Ecuador revokes WikiLeaks founder Julian Assange’s citizenship

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Julian Assange.
Julian Assange.
Victoria Jones/PA Images via Getty Images
  • Julian Assange's Ecuadorian citizenship has been revoked.
  • This after the country notified Australia that Assange's naturalisation had been nullified. 
  • Assange's lawyer, however, says the decision was made without due process.

A court has revoked WikiLeaks founder Julian Assange‘s Ecuadorian citizenship.

Ecuador’s justice system formally notified the Australian that his naturalisation had been nullified after Ecuadorian authorities said the supporting letter had multiple inconsistencies, different signatures, the possible alteration of documents and unpaid fees, among other issues.

Carlos Poveda, Assange’s lawyer, told The Associated Press news agency the decision was made without due process and Assange was not allowed to appear in the case.

“On the date [Assange] was cited, he was deprived of his liberty and with a health crisis inside the deprivation of liberty centre where he was being held,” Poveda said, adding he would file an appeal.

Assange remains imprisoned in London’s high-security Belmarsh prison as the United States seeks his extradition. A UK court ruled in January that Assange should not be extradited to the US, saying the move would be “oppressive”.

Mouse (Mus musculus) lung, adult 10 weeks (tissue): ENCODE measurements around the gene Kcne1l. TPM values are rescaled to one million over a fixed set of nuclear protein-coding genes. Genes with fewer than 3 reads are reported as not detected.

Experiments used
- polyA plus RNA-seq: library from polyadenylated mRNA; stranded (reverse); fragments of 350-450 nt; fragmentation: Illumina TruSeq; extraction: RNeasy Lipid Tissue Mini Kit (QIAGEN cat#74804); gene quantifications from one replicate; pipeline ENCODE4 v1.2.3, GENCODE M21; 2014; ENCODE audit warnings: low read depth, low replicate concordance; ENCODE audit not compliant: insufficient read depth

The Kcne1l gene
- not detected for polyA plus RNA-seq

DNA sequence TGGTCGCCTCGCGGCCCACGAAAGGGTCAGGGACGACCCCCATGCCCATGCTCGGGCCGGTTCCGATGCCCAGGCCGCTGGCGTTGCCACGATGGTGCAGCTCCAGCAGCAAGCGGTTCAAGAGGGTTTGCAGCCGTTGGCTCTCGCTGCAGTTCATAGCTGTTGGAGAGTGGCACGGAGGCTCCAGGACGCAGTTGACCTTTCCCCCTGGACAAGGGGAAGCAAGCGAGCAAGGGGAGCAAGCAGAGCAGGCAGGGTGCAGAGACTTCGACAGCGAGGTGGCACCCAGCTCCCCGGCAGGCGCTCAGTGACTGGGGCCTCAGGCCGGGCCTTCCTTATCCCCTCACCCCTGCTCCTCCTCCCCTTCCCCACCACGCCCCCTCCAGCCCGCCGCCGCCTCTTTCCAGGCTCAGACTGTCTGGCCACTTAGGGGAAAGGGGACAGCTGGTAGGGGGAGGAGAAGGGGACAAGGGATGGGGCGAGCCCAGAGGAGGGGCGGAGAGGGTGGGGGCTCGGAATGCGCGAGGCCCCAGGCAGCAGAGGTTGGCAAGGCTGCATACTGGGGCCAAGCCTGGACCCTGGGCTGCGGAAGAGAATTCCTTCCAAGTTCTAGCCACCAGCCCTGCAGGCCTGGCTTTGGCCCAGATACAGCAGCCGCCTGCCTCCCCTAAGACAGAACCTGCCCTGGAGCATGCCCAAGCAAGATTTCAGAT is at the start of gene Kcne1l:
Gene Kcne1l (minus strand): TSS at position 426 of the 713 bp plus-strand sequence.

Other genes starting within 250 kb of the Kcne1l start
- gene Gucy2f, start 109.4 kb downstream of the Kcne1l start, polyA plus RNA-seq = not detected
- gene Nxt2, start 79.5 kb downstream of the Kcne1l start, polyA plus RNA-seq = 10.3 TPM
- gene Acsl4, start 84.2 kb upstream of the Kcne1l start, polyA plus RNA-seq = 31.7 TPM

He has been accused of conspiring with former US military intelligence analyst Chelsea Manning to leak a trove of classified material in 2010. His supporters and press freedom groups view him as an investigative reporter who has brought war crimes to light.

The secret documents relating to the military engagement of Allied forces in Afghanistan were released on WikiLeaks while Assange also collaborated with journalists at prominent news outlets.

A total of 18 charges relating to “Assange’s alleged role in one of the largest compromises of classified information in the history of the United States” have been lodged by Washington, laid out in a statement by the US Department of Justice. US  officials argue Assange put the lives of US informants at risk.

If found guilty, Assange could be jailed in the US for 175 years.

Assange fled to Ecuador’s embassy in London in 2012 to avoid extradition. He was granted asylum there and later gained citizenship.

At the time, Ecuador’s government planned to grant Assange diplomatic status, which would allow him to safely leave the embassy.

However, tensions later flared between Quito and Assange.

The Ecuadorian government revoked his asylum status in 2019 and Assange was subsequently jailed by British police for violating bail conditions.

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